551 F2d 591 Krasnow v. Virginia Polytechnic Institute a H

551 F.2d 591

Gary KRASNOW et al., Appellants,
represented by, A. H. Krebs, acting
Vice-President, et al., Appellees.

No. 76-1899.

United States Court of Appeals,
Fourth Circuit.

Argued Feb. 15, 1977.
Decided March 21, 1977.

Robert P. Dwoskin, Charlottesville, Va., for appellants.

Walter H. Ryland, Asst. Atty. Gen., Richmond, Va. (Andrew P. Miller, Atty. Gen. of Virginia, Richmond, Va., David L. Ross, Sp. Asst. Atty. Gen., Blacksburg, Va., on brief), for appellees.

Before HAYNSWORTH, Chief Judge, WINTER, Circuit Judge, and COPENHAVER,* District Judge.


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The plaintiffs, Gary Krasnow, Gregory Brown, Hunter Lee Barnes and Gregory Joseph Courles filed a class action under 28 U.S.C. §§ 1331, 1343, 42 U.S.C.A. § 1983 and other sections seeking an injunction against Virginia Polytechnic's rule against the unlawful use or possession of drugs by students whether or not on university property and its rule against actions by students leading to the conviction of criminal offenses. Their complaint alleges in substance that those rules violate the due process clause of the Fourteenth Amendment because the interest of the university as an educational institution does not require that every unlawful drug use in any location be prohibited or that every criminal act in every location be prohibited. In addition to requesting an injunction against the enforcement of these rules, the plaintiffs request that the university be required to draft "more narrowly defined regulations concerning drug use by students, taking account of the type of drug and the specific relationship between the interests of the university and the actions of a given student."


The district court dismissed the complaint for failure to state a claim upon which relief can be granted. The plaintiffs appeal.


Although the defendants assert that the plaintiffs lack standing to bring this suit, the district court did not address the standing issue. Nor do we, for we agree with the district court that the complaint failed to state a cause of action.


At the outset, we note that none of the plaintiffs have alleged the deprivation of any constitutional rights or privileges. Plaintiff Krasnow received a 2-semester disciplinary probation as a result of his being placed on probation by a Virginia court for the unlawful possession of marijuana. Disciplinary probation merely specifies that further violations of university policy will result in immediate suspension or dismissal unless there are mitigating circumstances. Thus the university has not deprived Krasnow of any constitutional right as a result of his violation of the rule against unlawful drug possession. None of the other named plaintiffs allege any injury except the fact that they are subject to the rules. They have not shown how these rules have prevented them from engaging in any constitutionally protected activity.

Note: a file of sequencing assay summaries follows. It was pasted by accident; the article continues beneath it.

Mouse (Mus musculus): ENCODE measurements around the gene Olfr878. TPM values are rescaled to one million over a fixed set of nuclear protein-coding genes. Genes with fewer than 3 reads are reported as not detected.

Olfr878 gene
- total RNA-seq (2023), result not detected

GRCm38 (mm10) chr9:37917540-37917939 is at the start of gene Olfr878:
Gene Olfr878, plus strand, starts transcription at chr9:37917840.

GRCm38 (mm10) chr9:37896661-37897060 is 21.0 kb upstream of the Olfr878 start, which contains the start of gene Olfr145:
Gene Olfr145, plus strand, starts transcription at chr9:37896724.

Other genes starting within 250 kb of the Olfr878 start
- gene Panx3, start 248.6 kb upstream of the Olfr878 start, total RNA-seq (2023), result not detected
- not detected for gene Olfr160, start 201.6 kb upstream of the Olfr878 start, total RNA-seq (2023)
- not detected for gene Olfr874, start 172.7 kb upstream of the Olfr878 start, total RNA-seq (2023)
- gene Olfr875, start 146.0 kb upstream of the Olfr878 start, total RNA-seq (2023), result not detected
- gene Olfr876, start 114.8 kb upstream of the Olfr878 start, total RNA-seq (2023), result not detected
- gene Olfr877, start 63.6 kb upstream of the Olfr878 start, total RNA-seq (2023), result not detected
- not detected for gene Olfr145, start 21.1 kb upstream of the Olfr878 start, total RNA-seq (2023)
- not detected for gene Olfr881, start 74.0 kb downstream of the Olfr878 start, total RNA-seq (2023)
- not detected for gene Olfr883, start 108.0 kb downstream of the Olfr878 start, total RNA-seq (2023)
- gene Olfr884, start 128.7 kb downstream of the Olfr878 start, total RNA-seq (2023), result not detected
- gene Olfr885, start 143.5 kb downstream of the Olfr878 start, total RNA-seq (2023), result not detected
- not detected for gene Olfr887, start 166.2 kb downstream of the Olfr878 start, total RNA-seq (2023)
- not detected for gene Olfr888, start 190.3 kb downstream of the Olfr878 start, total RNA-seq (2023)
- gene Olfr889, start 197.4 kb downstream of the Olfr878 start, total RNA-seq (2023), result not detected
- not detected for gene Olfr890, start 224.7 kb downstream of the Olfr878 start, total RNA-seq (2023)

The plaintiffs contend that the rules under consideration are unconstitutional irrebuttable presumptions because they prohibit all unlawful conduct rather than only prohibiting acts which adversely affect the university. They rely upon the Supreme Court decisions developing the irrebuttable presumption doctrine. But it is clear that the irrebuttable presumption doctrine does not apply here. The university clearly has the prerogative to determine that any unlawful possession of drugs or criminal conduct on the part of students is detrimental to the university. See, e. g. Sword v. Fox, 446 F.2d 1091, 1096 (4th Cir. 1971) (upholding certain university restrictions on demonstrations by students.)


There are no automatic penalties for violating these rules. Any student who violates the rules is entitled to present evidence at a hearing where there is an individual determination of appropriate sanctions. Unlike the university in Paine v. Board of Regents, 355 F.Supp. 199 (W.D.Texas 1972), aff'd, 474 F.2d 1397 (5th Cir. 1973), the university here does not purport to deprive a student of any right or privilege without considering evidence relevant to its determination. Thus there is no unconstitutional irrebuttable presumption. See, e. g. Weinberger v. Salfi, 422 U.S. 749, 95 S.Ct. 2457, 2470, 45 L.Ed.2d 522 (1975).



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Sitting by Designation